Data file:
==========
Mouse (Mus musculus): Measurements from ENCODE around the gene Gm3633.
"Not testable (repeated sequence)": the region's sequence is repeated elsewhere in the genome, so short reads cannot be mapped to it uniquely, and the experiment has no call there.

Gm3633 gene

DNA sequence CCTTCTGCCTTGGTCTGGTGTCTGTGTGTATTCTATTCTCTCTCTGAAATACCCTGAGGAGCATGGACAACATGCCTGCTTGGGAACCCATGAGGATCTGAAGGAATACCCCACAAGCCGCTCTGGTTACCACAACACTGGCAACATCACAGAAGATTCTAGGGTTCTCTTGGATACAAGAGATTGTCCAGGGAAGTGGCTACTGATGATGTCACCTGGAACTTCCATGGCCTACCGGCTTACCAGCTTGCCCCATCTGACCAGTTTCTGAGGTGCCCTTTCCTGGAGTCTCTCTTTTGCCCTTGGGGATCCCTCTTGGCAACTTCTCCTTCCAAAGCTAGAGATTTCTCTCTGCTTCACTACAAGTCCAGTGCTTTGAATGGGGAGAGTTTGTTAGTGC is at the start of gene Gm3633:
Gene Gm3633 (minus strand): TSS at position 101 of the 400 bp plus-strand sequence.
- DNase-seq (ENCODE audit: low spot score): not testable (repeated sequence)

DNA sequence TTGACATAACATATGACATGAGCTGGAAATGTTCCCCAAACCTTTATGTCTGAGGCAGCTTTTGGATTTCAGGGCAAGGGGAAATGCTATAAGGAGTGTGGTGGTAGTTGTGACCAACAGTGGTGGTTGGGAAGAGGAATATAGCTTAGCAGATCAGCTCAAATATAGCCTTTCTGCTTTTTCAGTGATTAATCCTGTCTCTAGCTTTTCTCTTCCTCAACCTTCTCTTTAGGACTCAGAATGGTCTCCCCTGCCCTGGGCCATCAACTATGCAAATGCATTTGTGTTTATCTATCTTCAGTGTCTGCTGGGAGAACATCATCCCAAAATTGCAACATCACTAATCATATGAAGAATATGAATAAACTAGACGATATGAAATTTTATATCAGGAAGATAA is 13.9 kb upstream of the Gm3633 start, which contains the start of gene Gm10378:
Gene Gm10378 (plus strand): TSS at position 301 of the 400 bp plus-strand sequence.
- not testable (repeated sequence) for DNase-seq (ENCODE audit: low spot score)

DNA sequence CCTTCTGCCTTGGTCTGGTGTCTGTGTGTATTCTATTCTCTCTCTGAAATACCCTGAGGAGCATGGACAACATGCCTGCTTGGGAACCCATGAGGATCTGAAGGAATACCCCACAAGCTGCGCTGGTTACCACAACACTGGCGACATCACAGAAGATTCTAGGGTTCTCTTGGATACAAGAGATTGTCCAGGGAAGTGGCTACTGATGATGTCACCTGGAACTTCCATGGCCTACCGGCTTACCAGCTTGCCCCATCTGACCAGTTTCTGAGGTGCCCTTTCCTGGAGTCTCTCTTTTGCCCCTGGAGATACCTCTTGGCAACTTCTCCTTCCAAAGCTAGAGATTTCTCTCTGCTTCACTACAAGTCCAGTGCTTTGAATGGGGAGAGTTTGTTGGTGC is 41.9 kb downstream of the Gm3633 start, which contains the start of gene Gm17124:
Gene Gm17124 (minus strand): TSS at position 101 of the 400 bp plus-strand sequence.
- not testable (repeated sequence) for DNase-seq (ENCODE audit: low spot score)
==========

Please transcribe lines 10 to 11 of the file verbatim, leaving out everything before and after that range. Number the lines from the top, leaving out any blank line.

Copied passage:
DNA sequence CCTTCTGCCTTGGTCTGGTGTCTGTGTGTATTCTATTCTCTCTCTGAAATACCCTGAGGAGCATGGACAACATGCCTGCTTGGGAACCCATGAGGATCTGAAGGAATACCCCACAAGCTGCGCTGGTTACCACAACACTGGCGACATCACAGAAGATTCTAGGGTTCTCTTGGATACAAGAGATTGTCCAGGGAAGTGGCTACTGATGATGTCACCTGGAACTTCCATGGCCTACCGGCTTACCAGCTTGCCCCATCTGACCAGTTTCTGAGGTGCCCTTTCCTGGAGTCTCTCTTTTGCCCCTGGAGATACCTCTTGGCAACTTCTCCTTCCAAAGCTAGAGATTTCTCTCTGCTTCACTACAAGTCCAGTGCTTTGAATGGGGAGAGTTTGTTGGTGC is 41.9 kb downstream of the Gm3633 start, which contains the start of gene Gm17124:
Gene Gm17124 (minus strand): TSS at position 101 of the 400 bp plus-strand sequence.